Microsoft will reap the spoils of the AMD-Intel chip wars

The success of OPMA or x64 CPUs means success for Redmond

It's like two big dogs fighting over a bone while a little dog sits by watching as it happily gnaws on the prize. Of course, in this case, the little dog is actually just as big as the other two, if not bigger, and the bone really isn't just one bone; it's … hell, I'm no good at similes.

But it is a mite entertaining to watch Intel and AMD chase one another's pile of gold while Microsoft sits on the sidelines, poised to gain no matter which chipmaker prevails. In recent years, power users looking for value muscle have taken AMD very seriously while leaving their server purchases largely in the hands of Intel. AMD is seeking to change that with this week's announcement of Open Platform Management Architecture (OPMA). Intel, meanwhile, is busy chasing AMD's power user customers with its release of an x64-compatible Pentium 4 series of chips.

The Intel Pentium 4 6xx chips series will run between 3.2GHz and 3.6GHz with a roomy 2MB of L2 cache and will even offer compatibility with the x64 CPUs engineered by AMD. There's also the dorkily named Extreme Edition CPU that will run at 3.73GHz. Intel is promising to convert even its cheaper Celery -- I mean Celeron -- line of CPUs to x64 by the end of the year.

For those who don't know, the x64 architecture allows compatibility with new 64-bit software and OS platforms while retaining backward compatibility with 32-bit software and hardware. Intel's previous 64-bit candidate, Itanium, lacked this capability and subsequently got left behind like Macaulay Culkin  on a Christmas vacation. Power freaks and corporate workstation purchasers will now have a real choice when it comes to 64-bit workstation computing, but the real happy camper is Redmond, which is set to release Windows XP Professional x64 Edition in the next few weeks.

I had a chance to see an RC2 version of XP Pro x64 running at the Advanced Network Computing Laboratory (ANCL) testing facility, and for the most part, you'll find it looks and runs similarly to the 32-bit version. But as we've seen with every previous shift in computing bit power, the heartaches only start with hardware. They end up with software. Without true 64-bit support among Microsoft's ISV community, 64-bit workstation computing really won't get you much in the way of tangible performance increases and will, in fact, spawn some not-so-minor headaches out of the gate.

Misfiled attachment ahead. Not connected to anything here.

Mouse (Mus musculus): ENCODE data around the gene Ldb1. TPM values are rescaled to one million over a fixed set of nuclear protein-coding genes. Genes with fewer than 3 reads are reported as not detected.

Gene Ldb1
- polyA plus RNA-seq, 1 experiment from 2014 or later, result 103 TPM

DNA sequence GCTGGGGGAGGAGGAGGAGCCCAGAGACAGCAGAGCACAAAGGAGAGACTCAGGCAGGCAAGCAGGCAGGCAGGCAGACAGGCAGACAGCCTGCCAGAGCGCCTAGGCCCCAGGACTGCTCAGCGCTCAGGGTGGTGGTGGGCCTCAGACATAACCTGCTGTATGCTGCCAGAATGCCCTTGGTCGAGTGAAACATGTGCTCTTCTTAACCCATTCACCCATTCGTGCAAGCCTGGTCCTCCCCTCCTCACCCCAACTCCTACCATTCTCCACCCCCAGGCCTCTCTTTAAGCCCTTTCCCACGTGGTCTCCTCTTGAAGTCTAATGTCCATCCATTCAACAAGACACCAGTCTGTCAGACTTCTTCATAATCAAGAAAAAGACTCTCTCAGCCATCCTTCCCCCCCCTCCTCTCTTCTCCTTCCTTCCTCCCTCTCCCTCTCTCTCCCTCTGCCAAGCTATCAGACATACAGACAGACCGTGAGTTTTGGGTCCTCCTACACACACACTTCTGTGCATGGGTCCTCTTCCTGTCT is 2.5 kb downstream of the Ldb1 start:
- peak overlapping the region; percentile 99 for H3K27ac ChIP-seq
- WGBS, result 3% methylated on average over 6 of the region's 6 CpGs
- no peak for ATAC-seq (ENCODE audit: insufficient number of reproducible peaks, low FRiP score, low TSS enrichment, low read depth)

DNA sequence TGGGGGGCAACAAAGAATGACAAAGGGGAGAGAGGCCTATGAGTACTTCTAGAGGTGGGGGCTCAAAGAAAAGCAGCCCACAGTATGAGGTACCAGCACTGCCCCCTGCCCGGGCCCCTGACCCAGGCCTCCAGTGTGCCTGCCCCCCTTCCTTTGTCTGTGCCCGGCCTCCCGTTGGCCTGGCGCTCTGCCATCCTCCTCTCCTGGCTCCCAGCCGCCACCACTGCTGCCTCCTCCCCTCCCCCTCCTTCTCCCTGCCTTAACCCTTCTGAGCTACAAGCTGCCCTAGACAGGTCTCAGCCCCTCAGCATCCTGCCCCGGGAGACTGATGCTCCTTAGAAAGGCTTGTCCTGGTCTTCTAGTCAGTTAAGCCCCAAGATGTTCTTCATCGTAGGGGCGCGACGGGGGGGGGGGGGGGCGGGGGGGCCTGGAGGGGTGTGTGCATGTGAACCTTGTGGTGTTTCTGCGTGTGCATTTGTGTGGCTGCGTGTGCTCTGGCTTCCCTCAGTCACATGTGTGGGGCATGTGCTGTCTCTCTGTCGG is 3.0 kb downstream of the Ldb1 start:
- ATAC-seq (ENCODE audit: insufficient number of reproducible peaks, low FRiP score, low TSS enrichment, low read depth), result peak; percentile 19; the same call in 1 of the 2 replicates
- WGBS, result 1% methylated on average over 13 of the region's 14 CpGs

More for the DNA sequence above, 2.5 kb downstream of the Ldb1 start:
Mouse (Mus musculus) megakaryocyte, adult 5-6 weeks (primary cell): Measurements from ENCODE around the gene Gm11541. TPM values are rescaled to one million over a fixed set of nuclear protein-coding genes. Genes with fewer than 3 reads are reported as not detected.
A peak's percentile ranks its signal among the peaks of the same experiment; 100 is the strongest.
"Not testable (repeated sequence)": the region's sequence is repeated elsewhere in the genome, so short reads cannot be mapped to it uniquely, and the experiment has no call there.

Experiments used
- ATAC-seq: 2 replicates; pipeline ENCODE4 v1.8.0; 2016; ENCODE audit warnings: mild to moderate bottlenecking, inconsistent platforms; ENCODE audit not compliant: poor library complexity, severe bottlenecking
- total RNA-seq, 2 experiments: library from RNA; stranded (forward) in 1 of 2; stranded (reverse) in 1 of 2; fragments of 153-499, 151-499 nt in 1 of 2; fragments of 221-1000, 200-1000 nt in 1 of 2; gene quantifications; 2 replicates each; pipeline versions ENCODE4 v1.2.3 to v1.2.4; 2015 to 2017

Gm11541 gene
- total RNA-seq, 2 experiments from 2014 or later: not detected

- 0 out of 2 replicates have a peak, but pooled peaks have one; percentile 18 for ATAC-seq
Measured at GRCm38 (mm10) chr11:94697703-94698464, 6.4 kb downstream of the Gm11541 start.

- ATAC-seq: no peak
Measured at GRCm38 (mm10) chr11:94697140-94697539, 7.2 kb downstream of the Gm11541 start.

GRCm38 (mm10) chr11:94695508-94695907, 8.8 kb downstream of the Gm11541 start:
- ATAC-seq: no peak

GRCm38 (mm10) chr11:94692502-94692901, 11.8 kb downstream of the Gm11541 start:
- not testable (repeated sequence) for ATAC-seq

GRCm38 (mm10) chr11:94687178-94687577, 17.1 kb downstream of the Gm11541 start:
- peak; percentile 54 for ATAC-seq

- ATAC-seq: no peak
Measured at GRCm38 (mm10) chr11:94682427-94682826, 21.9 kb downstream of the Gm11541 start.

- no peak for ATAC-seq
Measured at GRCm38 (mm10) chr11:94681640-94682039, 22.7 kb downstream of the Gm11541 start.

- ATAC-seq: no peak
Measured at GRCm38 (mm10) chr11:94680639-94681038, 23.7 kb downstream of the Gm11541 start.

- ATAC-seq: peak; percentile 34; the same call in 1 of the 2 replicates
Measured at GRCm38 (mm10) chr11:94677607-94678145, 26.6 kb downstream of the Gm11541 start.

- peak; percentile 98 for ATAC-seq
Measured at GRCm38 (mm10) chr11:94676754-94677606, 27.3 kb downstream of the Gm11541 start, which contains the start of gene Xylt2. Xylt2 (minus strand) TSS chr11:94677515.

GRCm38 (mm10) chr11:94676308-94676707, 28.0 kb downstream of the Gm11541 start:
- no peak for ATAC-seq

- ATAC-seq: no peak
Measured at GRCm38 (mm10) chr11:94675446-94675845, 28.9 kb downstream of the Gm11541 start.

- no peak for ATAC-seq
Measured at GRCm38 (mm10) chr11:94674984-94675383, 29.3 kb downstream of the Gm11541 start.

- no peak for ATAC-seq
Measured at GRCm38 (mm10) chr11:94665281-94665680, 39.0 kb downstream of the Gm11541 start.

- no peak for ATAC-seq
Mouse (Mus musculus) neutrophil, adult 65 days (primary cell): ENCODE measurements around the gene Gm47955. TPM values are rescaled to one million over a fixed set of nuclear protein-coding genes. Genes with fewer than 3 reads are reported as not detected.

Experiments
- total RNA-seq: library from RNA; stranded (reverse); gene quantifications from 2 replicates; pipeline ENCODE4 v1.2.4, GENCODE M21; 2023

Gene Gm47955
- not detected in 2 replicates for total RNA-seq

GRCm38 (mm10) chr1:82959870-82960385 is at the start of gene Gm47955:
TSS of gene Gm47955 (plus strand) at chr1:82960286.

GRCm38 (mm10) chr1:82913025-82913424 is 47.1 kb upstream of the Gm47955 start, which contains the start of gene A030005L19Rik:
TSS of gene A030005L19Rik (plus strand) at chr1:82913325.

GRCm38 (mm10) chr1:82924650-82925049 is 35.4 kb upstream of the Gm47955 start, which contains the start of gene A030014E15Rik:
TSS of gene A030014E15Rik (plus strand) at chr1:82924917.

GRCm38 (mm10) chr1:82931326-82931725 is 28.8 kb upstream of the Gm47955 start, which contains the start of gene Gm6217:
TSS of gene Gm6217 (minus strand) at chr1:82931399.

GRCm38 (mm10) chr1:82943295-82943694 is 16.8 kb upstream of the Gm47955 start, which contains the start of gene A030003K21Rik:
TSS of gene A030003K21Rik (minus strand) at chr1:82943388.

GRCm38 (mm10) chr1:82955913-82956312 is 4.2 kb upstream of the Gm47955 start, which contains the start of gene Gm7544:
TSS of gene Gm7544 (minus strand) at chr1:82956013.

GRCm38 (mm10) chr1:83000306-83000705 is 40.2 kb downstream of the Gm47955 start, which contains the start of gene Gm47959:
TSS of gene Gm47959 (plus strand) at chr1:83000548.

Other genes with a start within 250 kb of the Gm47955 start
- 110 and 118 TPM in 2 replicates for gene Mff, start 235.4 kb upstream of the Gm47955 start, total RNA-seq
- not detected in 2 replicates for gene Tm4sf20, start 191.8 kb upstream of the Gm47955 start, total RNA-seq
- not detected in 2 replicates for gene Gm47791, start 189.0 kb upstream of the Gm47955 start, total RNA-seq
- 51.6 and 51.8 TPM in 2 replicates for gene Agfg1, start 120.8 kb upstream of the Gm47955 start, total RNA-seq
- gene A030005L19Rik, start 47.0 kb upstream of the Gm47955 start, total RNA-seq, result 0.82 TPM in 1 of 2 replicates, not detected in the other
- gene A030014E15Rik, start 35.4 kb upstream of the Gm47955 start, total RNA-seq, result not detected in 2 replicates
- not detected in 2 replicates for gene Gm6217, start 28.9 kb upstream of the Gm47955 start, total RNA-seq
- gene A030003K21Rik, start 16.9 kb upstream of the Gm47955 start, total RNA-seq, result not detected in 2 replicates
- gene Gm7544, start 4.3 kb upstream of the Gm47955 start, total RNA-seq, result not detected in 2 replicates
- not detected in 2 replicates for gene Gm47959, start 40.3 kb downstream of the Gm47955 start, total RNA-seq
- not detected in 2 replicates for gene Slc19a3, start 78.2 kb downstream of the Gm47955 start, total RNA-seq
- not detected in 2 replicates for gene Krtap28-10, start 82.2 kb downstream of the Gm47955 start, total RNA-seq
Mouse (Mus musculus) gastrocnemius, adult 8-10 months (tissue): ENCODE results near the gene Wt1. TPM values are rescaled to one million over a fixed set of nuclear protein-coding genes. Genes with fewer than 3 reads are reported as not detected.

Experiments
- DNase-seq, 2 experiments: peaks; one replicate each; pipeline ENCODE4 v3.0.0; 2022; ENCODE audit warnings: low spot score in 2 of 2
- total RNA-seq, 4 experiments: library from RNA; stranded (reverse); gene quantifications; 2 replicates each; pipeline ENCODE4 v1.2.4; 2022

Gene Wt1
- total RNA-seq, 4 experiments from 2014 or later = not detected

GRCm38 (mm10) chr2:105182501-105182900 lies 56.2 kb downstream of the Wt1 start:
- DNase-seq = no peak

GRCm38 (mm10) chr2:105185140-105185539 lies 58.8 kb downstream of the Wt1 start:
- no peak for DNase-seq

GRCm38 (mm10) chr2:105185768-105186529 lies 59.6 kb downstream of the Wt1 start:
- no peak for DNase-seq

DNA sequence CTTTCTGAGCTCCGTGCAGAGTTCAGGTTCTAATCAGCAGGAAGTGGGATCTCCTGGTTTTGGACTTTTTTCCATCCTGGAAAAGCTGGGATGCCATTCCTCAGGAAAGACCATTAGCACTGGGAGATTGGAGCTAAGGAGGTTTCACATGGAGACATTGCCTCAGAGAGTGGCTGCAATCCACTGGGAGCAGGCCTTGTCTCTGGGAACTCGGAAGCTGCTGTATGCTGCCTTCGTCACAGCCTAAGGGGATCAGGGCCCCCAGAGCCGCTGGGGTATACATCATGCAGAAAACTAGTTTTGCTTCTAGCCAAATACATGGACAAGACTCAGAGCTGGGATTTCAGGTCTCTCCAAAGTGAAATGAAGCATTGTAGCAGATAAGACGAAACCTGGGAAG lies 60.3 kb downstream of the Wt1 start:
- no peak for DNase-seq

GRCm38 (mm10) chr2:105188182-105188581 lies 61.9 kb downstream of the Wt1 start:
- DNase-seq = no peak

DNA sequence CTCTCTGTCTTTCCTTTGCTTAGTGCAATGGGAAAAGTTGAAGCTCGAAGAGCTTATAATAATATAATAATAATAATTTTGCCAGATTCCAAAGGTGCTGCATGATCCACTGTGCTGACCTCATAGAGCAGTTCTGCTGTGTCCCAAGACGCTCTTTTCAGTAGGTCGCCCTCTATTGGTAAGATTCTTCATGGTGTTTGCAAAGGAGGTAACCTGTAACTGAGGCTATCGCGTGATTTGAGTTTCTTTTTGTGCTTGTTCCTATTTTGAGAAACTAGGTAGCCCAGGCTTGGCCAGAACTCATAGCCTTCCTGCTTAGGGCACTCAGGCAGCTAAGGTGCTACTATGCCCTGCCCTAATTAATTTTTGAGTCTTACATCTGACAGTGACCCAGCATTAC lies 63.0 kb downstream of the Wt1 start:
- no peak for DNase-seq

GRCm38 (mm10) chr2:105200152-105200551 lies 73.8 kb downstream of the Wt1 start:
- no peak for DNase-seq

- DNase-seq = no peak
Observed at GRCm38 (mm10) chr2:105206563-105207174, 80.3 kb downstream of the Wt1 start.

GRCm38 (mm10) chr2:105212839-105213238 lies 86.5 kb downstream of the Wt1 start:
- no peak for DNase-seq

An example that I expect to be fixed by the time that XP Pro x64 ships: Only the core version of IE runs properly within the OS. Any of the plug-ins that your users may have installed at present don't run. We also had to take it off an Internet-accessible segment because we can't get any anti-virus solutions to run properly. Again, however, this is RC-level code, so I'm hoping to see a whole bunch of fixes in the shipping code coming in a month or so.

Meanwhile, AMD seems tired of being just the overlord of the power workstation and super-gamer crowd. The company has set its sights on the server market in a big way with the release of the OPMA specification. That awkward mouthful now defines a common hardware interface between the server and its hardware subsystem management components, including server management controller cards, NICs, and even the system busses running between sensors and the servers' CPUs. 

The technology benefits of the new specification are good, including increased management functionality, even at the software level, and better system manageability with less adverse effect on overall system performance, and on BIOS performance in particular. Question is, coming from AMD, can OPMA compete with the King Kong of server gorillas that Intel has become?

Again, I think the answer is less related to CPU hardware than it is to software support. If server management vendors, and especially a certain server operating system vendor from the rainy Northwest, decide to support OPMA with tangible features in existing products, then OPMA will become a viable criteria in server purchasing -- although still not as popular as Intel for quite some time. But without that critical third-party software support, OPMA will wind up as solitary as Itanium in a very short time.

For Microsoft, though, the news means all smiles. Both OPMA and Intel's new x64 CPUs simply mean better software sales for Redmond, as long as the company gets its act together on XP Pro x64's compatibility issues. The headaches are reserved for us when it comes time for testing, purchasing, and implementation.

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